During his own lifetime, Enda’s monastic settlement on the Aran islands became an important pilgrimage destination, as well as a centre for the evangelisation of surrounding areas. At least two dozen canonised individuals had some association with “Aran of the Saints”. Among these were Saint Brendan the Voyager, who was blessed for his voyage there; Jarlath of Tuam, Finnian of Clonard, and Saint Columba of Iona who called it the “Sun of the West”.

Aran became a miniature Mount Athos, with a dozen monasteries scattered over the island, the most famous, Killeany, where Enda himself lived. There, a great tradition of austerity, holiness, and learning was begun. Saint Ciaran of Clonmacnoise came there first as a youth to grind corn, and would have remained there for life but for Enda’s insistence that his true work lay elsewhere, reluctant though he was to part with him.

Saint Finnian left St Enda and founded the monastery of Moville (where Columba spent part of his youth) and who afterwards became bishop of Lucca in Tuscany, Italy. Among those who spent time with Enda was Carthach the Elder. Ciarán is said to have walked to Clonmacnoise with his pet cow, which was a particularly good milker; long after her death in great old age the Book of the Dun Cow was bound in her skin. Saint Enda died around the year 530.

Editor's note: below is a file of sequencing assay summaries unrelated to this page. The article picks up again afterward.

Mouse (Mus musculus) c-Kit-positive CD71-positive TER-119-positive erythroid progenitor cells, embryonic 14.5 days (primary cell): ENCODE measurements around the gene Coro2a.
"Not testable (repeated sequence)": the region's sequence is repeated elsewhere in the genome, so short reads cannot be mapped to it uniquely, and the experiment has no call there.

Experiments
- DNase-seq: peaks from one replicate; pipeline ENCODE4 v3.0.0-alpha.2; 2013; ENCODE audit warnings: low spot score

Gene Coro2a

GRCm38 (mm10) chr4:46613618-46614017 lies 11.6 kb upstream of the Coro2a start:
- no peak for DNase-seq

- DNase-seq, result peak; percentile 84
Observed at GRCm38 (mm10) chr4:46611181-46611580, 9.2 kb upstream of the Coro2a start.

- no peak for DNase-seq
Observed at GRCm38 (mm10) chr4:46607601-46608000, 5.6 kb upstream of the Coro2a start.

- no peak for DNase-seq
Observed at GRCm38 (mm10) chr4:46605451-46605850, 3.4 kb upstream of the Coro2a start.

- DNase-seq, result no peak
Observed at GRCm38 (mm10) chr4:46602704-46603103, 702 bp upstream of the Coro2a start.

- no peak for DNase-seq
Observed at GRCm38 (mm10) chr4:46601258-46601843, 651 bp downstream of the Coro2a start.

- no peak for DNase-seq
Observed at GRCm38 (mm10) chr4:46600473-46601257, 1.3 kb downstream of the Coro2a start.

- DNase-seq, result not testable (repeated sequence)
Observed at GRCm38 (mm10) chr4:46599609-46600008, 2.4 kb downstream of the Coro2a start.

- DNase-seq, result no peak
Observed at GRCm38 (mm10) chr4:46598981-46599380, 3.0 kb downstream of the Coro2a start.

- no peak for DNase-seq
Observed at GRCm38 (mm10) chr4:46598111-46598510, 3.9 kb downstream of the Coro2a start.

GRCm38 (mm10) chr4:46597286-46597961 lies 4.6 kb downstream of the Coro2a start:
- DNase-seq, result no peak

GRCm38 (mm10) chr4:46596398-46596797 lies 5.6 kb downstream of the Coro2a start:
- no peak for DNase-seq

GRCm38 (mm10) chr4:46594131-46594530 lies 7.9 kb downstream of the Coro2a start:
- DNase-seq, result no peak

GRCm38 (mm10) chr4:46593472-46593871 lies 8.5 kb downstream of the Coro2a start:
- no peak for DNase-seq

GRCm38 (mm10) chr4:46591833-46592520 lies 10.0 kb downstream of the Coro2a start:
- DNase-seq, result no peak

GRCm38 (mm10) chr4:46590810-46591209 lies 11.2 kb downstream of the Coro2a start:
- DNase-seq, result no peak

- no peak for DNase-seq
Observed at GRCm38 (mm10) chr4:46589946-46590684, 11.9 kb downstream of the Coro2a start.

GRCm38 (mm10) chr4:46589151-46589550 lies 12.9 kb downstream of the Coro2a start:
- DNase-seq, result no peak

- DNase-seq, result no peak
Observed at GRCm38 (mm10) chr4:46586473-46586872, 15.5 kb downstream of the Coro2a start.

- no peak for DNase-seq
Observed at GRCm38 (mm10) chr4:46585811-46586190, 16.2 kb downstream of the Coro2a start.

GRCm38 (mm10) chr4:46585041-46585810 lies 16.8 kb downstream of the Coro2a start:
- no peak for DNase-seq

Enda’s holy well is situated on the road to Silver Strand, 5 kilometres from Galway city. It is reputed to have been the resting place of St Enda on his way to the Aran islands. Local tradition has it that St Enda used it to spend the night there on his way to the islands and that one day a well sprung up as he prayed. Pilgrimages were made regularly to the well. Locals still carry out a ceremony called Turas to the Well of Enda. It is said that the well has healing powers and that it never runs dry.


Grant us, O Lord, that amid the uncertainties of this world we may cling with all our heart to the things of heaven, for through the Abbot Blessed Enda, you have given us a model of evangelical perfection.

Through our Lord Jesus Christ, your Son, who lives and reigns with you in the unity of the Holy Spirit, one God, for ever and ever. Amen

(From the Roman Missal.)

St Enda, pray for us that we will remain humble in our ways towards others.